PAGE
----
Finnair Cargo Eyes London Hub

On 30 June Finnair Cargo officially laid the cornerstone of its new cargo terminal at Helsinki Airport. The new cargo complex is part of a group strategy.
On the occasion Pasi Nopanen, Finnair’s Vice President Global Sales announced plans to set up an additional cargo hub at London Heathrow, complementing the existing facilities in Helsinki and Brussels.

Pasi Nopanen
Pasi Nopanen

Heathrow may well be developed into another Finnair cargo hub, following the company’s joining IAG Cargo’s Partner Plus program, states manager Nopanen. “Taking into account that Brussels is doing fine as a second hub and looking at the market levels in Europe, this project is the only concrete one at the moment.”

A350s up Finnair Cargo’s capacity
Nopanen went on to say: “Finnair Cargo is an important division within the group and our CEO has already said that the investment in the new A350s would not have been possible without the contribution of cargo. The A350s will bring in more capacity at reduced fuel burn: one pallet position or 4 to 5 tons per flight. On top of this we will have up to 19 of these aircraft, which means that by 2020 our cargo capacity will have doubled compared to 2010.”
The decision to buy the cargo-friendly Airbuses follows an earlier decision to dispose of the long-haul freighters, while keeping the short-haul ones in the fleet, at least for a while. Until a few months ago the feeding of cargo between Brussels and Helsinki was operated by MD-11’s of Nordic Global Airlines, in which Finnair was a co-shareholder (CargoForwarder Global reported). This is no longer the case, so that today the service has been sub-contracted to DHL Aviation. “This is a win-win situation for both of us, since this gives DHL a better use of their aircraft,” says Pasi.

Finnair Cargo is the world’s first airline to receive the IATA CEIV Pharma certification. From l > r: Steven Polmans (Head of Cargo , Brussels Airport Company), Juha Järvinen (MD Finnair Cargo), Raimonds Gruntins (IATA area Manager Nordic & Baltic) and Thomas Hedberg (IATA Aviation Industry Analyst Nordic & Baltic) / pictures: ms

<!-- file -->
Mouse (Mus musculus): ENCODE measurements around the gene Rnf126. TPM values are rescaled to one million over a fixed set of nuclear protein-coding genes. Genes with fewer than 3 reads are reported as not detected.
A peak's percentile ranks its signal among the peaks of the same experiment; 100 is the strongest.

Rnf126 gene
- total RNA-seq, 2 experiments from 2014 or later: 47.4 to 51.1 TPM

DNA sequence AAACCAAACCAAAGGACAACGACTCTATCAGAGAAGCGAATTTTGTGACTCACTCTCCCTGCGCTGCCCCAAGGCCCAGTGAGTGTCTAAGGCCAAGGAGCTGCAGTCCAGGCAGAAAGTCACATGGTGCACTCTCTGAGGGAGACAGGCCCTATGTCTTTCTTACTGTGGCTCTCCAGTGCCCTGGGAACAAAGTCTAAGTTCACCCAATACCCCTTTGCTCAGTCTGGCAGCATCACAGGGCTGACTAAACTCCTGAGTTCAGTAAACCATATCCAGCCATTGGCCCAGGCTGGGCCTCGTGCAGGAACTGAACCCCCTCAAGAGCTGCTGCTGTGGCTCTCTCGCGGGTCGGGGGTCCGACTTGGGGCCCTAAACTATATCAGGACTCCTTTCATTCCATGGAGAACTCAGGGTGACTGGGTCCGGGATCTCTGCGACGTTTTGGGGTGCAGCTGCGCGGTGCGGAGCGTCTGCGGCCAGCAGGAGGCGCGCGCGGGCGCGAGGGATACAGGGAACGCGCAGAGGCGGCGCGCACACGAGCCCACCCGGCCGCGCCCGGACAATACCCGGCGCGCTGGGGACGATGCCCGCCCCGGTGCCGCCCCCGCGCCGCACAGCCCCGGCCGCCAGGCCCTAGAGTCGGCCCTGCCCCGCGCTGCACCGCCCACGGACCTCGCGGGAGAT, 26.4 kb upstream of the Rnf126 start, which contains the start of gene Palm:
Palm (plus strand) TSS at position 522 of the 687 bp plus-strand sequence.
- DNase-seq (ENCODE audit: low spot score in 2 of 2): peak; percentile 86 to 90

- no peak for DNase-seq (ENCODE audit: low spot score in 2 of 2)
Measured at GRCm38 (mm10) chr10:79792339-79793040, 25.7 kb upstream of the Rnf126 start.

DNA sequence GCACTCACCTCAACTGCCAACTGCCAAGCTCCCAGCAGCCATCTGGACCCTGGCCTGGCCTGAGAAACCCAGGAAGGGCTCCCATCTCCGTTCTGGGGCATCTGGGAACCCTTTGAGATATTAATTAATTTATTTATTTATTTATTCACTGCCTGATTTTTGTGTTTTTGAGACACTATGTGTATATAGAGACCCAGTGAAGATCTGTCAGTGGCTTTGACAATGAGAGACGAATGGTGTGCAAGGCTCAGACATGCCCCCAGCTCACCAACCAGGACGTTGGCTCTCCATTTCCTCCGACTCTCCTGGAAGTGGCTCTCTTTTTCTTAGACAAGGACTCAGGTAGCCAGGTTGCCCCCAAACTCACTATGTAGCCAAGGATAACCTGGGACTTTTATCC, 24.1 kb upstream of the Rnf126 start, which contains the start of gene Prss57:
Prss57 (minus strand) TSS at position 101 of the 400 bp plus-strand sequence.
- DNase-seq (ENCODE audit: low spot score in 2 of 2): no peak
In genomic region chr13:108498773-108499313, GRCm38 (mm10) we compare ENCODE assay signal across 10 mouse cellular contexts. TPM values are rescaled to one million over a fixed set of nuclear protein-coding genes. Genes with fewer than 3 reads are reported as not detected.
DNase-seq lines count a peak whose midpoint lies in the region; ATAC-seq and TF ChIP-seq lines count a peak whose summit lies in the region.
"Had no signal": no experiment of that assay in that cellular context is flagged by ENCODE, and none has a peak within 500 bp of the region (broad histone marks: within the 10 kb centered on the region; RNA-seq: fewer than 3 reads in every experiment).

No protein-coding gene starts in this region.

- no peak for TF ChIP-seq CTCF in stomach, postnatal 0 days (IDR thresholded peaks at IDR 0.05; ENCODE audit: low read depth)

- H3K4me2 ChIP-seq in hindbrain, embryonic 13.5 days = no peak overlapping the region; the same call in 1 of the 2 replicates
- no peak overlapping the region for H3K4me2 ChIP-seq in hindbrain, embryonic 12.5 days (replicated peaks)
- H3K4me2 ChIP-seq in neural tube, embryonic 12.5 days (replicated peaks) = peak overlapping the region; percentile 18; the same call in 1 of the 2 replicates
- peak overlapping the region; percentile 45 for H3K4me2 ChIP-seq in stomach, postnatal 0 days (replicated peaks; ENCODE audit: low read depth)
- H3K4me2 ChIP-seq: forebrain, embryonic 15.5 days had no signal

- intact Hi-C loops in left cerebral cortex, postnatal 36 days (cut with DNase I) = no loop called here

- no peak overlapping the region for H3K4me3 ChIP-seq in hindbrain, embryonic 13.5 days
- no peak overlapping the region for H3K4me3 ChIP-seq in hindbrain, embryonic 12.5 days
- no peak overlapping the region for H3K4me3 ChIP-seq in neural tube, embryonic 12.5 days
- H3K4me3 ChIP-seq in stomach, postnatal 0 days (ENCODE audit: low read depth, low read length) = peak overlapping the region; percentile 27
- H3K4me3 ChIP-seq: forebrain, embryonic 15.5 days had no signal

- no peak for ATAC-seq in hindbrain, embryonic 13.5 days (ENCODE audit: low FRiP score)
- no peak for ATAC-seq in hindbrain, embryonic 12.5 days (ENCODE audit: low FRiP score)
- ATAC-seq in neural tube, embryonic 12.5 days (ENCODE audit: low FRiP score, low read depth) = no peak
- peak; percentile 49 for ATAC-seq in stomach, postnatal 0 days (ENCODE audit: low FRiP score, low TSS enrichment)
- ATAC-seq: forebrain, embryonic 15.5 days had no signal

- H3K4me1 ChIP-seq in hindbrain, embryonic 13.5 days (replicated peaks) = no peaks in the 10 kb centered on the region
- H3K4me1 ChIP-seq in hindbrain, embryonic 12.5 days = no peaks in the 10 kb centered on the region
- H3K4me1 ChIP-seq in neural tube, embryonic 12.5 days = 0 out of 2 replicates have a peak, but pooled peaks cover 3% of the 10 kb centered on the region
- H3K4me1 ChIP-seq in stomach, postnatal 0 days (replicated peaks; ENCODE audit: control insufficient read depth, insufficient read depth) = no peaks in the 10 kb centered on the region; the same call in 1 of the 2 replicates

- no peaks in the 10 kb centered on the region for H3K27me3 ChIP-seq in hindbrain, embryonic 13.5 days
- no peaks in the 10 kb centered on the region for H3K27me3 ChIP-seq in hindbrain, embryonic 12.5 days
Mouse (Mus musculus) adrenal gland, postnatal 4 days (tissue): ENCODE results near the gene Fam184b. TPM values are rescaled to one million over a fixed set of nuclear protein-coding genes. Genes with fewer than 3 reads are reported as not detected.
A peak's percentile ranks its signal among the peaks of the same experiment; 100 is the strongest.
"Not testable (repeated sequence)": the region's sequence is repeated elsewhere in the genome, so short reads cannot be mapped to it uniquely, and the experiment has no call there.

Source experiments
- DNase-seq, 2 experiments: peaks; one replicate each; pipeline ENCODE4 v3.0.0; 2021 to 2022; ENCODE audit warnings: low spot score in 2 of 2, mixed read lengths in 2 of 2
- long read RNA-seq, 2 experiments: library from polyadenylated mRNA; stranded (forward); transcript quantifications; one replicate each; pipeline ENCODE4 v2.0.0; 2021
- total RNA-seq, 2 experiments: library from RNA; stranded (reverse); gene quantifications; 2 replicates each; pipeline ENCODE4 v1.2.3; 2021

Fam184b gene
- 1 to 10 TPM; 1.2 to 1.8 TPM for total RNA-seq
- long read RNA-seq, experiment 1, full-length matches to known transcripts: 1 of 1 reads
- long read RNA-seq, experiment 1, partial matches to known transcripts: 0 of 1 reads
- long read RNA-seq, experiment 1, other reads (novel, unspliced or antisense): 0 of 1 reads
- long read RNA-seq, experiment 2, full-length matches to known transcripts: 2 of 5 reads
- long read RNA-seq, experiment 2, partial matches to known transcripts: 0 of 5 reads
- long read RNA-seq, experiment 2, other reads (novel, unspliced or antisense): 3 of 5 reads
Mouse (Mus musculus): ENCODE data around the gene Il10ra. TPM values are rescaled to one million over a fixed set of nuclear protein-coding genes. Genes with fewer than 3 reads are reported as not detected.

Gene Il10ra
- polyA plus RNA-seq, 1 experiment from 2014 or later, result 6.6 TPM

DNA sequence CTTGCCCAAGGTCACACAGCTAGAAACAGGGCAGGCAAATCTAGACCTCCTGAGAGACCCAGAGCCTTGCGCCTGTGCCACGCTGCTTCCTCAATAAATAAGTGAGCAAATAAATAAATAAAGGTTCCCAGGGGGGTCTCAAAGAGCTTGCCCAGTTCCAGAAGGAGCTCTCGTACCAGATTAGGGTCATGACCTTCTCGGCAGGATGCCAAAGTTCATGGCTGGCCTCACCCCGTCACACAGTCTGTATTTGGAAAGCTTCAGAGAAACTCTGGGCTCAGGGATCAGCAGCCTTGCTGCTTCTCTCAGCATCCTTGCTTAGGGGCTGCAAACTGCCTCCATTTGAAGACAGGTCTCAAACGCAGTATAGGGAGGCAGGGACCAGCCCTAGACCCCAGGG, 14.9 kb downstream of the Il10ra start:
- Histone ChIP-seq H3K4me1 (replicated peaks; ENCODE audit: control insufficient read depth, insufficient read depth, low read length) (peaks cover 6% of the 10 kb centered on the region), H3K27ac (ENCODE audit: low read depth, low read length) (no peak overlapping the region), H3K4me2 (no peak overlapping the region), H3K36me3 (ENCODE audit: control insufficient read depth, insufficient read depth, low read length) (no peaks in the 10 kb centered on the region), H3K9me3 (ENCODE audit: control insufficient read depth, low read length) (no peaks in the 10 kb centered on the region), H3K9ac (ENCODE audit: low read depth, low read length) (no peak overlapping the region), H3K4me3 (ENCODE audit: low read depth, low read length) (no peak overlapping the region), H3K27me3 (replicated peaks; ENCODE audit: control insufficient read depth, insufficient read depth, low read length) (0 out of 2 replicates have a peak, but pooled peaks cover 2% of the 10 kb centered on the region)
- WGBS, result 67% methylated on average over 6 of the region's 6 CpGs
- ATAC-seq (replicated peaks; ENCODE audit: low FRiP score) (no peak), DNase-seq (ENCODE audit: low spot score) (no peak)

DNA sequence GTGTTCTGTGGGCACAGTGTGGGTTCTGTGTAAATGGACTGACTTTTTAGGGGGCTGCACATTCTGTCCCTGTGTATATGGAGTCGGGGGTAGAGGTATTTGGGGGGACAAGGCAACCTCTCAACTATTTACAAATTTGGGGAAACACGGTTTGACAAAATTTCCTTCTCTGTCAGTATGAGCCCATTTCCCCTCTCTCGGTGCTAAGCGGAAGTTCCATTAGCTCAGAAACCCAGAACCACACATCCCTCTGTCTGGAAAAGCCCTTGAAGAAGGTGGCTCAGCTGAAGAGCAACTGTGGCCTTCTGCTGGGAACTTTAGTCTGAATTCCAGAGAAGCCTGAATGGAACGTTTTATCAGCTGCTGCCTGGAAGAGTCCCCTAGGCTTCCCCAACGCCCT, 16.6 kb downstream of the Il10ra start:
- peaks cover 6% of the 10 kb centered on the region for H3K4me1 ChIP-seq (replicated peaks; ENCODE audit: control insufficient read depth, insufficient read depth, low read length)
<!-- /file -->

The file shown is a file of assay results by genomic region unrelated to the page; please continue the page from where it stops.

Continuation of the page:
Pharma first
The idea to open up Brussels Airport as a second hub two years ago was inspired by the fact that Brussels is not only the center of a thriving pharma industry but is also heavily investing in the logistics related areas. Pasi: “In Finland we have a good pharmaceutical industry as well, but we look at this niche worldwide.”
Due to its focus on this demanding product it is therefore little surprising that Finnair Cargo was only too eager to join the IATA CEIV Pharma certification project initiated and developed by Brussels Airport Company (BAC). This decision apparently paid off as it made Finnair Cargo the world’s first airline to receive this type of certification. The certificate was officially presented as a hors-d’oeuvre at the cornerstone ceremony in Helsinki.
As a hub Brussels is working very well, with the A300s flying fully loaded in both directions, supported by the belly capacity on the A340s that are deployed a few times a week. Pasi: “We have to make sure that we can support our hub development with sufficient capacity.”
Recently, Finnair Cargo swopped its former GSA ATC for IAS, Pasi admits. “We always have a reason for the things we do. With this new GSA we are able to accomplish things that we could not do with our former GSA. This is a people’s business after all.”

State-of-the-art cargo terminal at HEL
Over the last few weeks rumour would have it that Finnair Cargo is also considering other hubs, among others in Central-Europe. Opening up in London would however enable the company to sell Finnair Cargo’s services to South-America, Pasi comments that, “any operation we start must be viable. You cannot eat the whole cake at the same time.”
Apart from pharma, Finnair Cargo has created itself a nice as a transporter of fish and seafood, says Pasi. “Thanks to our geographical advantage, we can guarantee delivery of fresh salmon from Northern Norway to Asia in 36 hours.”
Both specialties are well reflected in the design of the new cargo terminal, which will be operational in 2017 and will be able to handle 450,000 tons a year. It will be 31,000 m² in size, with three dedicated compartments for general cargo, pharma (3,000 m²) and perishables (3,500 m²). Equipped with technology provided by specialist Lodige Industries as reported by CargoForwarder Global 29 June, it will be automated where needed.

Marcel Schoeters in Brussels

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